Social vulnerability has increased, with unemployment hitting 15%, its worst level since 2012. The rising cost of living, due to high inflation, together with slow progress in the vaccination campaign, has compounded the political pressure on the president, who is seeing his administration’s approval ratings nosedive.

Pandemic out of control 

To make matters worse, COVID-19 has accentuated the weaknesses of the Brazilian economy: low potential growth, major disparities in income distribution, and a fragile fiscal situation. The government has tried to respond quickly and effectively to support the economy and protect the most vulnerable sectors of the population from the pandemic but, as in many other countries, it is still nowhere near being contained.

This week, for the first time since the start of the pandemic, all the indicators have worsened simultaneously across the country, with record numbers of deaths, hospitals on the brink of collapse and a vaccination campaign that is going nowhere fast.

It is true that on the healthcare front, the number of ICU beds and units for COVID patients has been increased, but these measures have proven insufficient. Brazil is the country with the second-highest death toll globally, with more than 285,000 fatalities. However, in relative terms, i.e. per number of inhabitants, it ranks 17th in the world.

Bolsonaro has disregarded healthcare recommendations for social distancing, prioritizing economic activity over the health of Brazilians. As if it were a trade-off. He promotes crowds by encouraging his followers to come to his rallies en masse, questions the use of masks and the efficacy of vaccines, and criticizes authorities that implement social distancing measures.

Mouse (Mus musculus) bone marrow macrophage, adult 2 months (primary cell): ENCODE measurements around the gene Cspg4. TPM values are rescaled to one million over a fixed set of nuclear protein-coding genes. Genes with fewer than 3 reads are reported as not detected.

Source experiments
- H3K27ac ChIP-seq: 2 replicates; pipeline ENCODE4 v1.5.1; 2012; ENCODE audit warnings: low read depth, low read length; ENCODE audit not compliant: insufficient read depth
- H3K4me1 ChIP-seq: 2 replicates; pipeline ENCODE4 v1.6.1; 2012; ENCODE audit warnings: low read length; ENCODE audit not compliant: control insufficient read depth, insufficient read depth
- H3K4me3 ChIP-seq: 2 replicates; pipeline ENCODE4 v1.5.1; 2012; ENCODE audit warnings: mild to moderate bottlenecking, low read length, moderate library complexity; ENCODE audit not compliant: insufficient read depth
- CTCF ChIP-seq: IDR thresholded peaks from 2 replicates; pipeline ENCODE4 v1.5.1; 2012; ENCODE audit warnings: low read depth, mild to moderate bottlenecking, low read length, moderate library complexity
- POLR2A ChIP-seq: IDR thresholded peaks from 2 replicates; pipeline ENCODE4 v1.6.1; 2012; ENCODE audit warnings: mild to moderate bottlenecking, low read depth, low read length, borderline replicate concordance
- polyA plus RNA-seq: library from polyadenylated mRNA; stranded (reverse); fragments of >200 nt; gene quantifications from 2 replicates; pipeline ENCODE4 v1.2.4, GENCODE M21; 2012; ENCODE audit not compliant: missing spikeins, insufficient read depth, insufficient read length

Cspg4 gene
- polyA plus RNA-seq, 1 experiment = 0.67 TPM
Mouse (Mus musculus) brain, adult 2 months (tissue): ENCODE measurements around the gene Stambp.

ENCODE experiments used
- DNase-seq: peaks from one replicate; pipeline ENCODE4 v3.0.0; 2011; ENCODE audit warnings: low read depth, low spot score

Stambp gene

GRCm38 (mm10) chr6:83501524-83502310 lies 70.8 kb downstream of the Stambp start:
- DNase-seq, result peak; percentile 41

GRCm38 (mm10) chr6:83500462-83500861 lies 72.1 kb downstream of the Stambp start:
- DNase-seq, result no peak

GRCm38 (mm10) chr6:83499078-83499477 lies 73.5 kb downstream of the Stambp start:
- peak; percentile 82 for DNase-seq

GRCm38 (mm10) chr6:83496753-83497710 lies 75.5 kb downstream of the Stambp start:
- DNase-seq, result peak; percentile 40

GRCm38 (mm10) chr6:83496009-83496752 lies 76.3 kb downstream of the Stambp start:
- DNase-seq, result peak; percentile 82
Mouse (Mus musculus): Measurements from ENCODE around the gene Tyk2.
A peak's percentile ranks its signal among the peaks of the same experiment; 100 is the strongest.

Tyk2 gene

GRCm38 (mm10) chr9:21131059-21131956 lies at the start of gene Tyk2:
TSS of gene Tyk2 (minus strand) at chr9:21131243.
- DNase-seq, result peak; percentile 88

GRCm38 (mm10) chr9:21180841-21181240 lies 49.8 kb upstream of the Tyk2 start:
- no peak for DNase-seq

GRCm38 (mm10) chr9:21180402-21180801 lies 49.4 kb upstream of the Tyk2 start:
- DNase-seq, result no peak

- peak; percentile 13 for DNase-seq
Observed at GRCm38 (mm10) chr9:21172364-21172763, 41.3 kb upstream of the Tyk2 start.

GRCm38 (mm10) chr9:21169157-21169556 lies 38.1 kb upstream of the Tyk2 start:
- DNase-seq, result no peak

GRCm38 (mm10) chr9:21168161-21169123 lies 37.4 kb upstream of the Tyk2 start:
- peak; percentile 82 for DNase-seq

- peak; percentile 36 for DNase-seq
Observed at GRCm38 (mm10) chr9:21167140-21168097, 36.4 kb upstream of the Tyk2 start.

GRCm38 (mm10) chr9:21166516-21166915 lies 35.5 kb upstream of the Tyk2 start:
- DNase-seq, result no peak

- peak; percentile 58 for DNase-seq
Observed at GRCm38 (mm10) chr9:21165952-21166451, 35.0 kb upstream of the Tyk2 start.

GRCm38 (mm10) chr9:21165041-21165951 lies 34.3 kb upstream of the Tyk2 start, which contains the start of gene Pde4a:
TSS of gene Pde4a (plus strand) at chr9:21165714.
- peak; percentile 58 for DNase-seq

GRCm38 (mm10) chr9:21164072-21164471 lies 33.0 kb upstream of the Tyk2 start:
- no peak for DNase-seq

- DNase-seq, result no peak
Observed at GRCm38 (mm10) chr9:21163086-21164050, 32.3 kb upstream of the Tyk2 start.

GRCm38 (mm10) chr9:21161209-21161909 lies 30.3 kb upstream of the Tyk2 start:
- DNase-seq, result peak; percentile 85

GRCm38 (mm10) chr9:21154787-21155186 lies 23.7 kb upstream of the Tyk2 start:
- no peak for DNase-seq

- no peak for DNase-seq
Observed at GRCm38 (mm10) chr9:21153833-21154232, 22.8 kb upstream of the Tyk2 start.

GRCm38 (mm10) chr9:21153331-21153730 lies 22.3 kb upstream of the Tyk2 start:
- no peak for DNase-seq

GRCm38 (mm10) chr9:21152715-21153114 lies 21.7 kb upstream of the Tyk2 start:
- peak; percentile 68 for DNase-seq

The country’s state governors, alarmed by the health situation, are asking for a nationwide curfew and lockdowns in the worst affected areas, to which the President has retorted that any governors who impose lockdowns must do so at their own peril. The Vice-President of the Brazilian Immunization Society, Isabella Ballalai, pointed out that “these constant disputes between federal and state leaders have made Brazil one of the worst countries in terms of pandemic management.” 

Future prospects

Despite these issues, there is a glimmer of hope on the horizon. As Churchill said: “I am an optimist. It doesn’t seem to be much use being anything else.”

And there are reasons to be optimistic. At the end of January, the IMF bettered the growth forecast for Latin America in 2021 for the region’s two largest economies, Brazil and Mexico. The success or failure of these forecasts, and of government management, will depend on whether economic progress translates into social improvements for the Brazilian people, and especially for the most vulnerable groups.

And as far as the health crisis is concerned, the solution lies in quicker, more effective vaccination campaigns, until the much-desired herd immunity is achieved. And, in the meantime, President Bolsonaro will be setting his sights on the complicated electoral horizon of 2022, in which his only goal will be to win… at any price? 

The article was originally published in Spanish in America Economia.